Given that most adults in Western nations spend the most of their lives employed , it is important to clarify the influence and interactions that occupational indicators have on different domains of sitting time . This information can then be utilised to direct the development of public health interventions . Therefore, the aim of this study was to examine the associations between several occupational indicators and total, occupational and leisure-time sitting.
Cross-sectional self-report data were obtained from the Healthy Shift Worker Study conducted for the Institute for Health and Social Science Research by the Population Research Laboratory (PRL) at CQUniversity, in November of 2011. The Computer Assisted Telephone Interview (CATI) surveys were conducted by trained interviewers. A two-staged sampling design was used to select households (random-digit-dialling of landline telephones) and individuals (one employed person, 18 years of age or older, within each household) in three distinct geographical areas in Queensland Australia (the Gladstone, Mackay and Rockhampton Regional Council areas were selected because of the high proportion of shift workers living in these areas). If the interviewers were unsuccessful in establishing contact on their first call, a minimum of five call-back attempts were made. Participation was voluntary, confidential and remuneration was not paid. Informed consent was obtained from participants prior to conducting the survey and approval by the Human Research Ethics Committee of Central Queensland University Australia was obtained.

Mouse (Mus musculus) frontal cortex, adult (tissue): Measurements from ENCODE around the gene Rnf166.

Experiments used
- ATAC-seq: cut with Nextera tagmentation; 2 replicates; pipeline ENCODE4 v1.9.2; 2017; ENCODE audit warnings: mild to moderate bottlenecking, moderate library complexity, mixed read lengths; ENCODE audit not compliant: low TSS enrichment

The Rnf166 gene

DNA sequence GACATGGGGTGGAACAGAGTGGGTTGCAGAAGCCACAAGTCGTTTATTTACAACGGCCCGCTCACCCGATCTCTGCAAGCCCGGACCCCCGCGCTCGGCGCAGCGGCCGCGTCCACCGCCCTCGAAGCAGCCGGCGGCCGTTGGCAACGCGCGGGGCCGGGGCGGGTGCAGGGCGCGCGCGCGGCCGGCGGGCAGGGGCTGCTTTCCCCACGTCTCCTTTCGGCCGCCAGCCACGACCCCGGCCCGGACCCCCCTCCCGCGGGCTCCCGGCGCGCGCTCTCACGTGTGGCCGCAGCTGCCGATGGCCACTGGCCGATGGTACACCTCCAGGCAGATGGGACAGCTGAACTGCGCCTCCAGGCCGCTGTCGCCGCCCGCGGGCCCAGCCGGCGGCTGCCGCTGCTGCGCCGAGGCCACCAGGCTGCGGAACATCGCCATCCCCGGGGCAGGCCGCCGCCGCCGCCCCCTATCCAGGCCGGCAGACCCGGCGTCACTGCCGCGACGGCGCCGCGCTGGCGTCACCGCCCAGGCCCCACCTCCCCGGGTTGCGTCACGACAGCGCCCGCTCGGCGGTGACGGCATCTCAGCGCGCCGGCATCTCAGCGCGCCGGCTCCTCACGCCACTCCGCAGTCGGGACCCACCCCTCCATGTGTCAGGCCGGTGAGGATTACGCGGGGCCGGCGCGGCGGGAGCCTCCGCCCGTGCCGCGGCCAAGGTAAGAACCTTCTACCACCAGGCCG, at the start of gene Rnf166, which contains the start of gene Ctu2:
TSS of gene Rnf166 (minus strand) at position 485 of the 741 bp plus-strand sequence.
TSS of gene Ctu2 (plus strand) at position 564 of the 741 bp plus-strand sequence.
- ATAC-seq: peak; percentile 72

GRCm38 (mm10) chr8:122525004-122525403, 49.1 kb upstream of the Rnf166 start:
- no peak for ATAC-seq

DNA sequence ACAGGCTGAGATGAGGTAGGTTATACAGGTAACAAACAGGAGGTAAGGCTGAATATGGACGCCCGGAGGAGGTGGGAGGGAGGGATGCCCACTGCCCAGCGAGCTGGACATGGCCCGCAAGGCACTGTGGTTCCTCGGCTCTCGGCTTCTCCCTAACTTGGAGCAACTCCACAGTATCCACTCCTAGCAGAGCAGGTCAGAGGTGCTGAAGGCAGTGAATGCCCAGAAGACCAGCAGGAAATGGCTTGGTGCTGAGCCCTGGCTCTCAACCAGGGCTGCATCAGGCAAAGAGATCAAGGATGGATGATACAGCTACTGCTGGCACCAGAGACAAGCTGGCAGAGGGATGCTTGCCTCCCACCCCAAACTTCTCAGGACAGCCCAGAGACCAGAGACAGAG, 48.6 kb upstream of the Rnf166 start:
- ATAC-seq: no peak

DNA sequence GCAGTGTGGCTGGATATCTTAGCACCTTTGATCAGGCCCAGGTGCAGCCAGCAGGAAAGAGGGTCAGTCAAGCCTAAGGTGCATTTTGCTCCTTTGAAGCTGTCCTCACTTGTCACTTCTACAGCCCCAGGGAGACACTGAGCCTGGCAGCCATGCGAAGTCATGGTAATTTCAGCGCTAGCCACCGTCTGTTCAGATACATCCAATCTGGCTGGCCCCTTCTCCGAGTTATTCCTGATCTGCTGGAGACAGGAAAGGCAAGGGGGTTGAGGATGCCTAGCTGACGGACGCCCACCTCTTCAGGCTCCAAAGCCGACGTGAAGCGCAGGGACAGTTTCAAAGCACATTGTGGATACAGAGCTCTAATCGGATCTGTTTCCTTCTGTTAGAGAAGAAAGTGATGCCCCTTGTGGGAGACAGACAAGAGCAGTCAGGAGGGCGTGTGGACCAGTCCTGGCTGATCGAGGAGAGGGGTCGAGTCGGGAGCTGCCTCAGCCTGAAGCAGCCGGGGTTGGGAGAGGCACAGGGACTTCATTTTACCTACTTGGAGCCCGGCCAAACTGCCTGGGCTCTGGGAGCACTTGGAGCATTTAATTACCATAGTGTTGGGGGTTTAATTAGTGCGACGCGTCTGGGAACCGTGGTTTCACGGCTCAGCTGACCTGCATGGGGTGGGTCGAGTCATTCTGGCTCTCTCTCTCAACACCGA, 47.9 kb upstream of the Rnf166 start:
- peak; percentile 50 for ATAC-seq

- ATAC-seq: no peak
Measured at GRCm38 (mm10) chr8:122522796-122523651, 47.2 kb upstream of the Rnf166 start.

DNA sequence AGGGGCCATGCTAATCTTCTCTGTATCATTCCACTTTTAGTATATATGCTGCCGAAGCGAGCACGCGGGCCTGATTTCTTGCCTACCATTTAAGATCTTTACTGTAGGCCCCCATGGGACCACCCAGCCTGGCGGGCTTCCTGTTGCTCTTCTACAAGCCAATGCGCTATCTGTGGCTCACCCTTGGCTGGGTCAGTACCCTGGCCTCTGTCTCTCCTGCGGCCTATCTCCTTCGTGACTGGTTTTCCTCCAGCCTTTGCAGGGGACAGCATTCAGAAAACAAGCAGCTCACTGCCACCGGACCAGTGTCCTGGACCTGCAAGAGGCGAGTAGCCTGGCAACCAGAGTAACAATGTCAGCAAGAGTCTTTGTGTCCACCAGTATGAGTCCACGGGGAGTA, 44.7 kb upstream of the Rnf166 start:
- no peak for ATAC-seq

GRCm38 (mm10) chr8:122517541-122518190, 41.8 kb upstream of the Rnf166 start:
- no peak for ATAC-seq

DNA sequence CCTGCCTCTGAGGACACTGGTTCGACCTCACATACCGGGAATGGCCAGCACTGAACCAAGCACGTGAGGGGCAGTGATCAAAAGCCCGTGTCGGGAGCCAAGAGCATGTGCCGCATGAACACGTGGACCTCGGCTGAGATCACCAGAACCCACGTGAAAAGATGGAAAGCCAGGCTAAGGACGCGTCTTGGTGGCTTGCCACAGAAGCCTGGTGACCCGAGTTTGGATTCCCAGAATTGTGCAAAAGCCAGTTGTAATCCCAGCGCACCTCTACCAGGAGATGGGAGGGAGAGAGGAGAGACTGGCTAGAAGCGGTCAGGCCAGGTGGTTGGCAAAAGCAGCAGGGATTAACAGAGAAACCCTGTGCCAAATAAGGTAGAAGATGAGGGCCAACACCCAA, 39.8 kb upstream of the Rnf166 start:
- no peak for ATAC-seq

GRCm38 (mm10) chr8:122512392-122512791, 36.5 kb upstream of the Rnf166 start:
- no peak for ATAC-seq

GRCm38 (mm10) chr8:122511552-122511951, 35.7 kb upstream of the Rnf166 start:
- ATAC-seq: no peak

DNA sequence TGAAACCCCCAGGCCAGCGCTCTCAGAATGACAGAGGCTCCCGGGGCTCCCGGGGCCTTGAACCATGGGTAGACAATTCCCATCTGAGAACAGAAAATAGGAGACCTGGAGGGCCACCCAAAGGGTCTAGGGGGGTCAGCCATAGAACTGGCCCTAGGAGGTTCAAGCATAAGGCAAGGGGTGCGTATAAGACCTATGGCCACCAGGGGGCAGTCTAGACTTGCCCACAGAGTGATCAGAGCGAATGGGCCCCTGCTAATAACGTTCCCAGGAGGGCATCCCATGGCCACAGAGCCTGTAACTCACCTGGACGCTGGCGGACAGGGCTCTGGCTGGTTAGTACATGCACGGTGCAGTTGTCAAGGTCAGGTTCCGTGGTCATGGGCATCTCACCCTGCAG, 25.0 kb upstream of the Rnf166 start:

The telephone survey was pilot-tested by trained interviewers with 71 randomly-selected households. Interviewer comments (e.g. confusing wording, inadequate response categories, question order effect, etc.), respondent feedback, average interview times and pre-test frequency distributions were reviewed before modifications were made to the questionnaire. The survey was approximately 40 minutes in duration and assessed socio-demographics, dietary habits, physical activity, sitting time, psychological well-being and health. Only the details of the measures used in this study are presented below.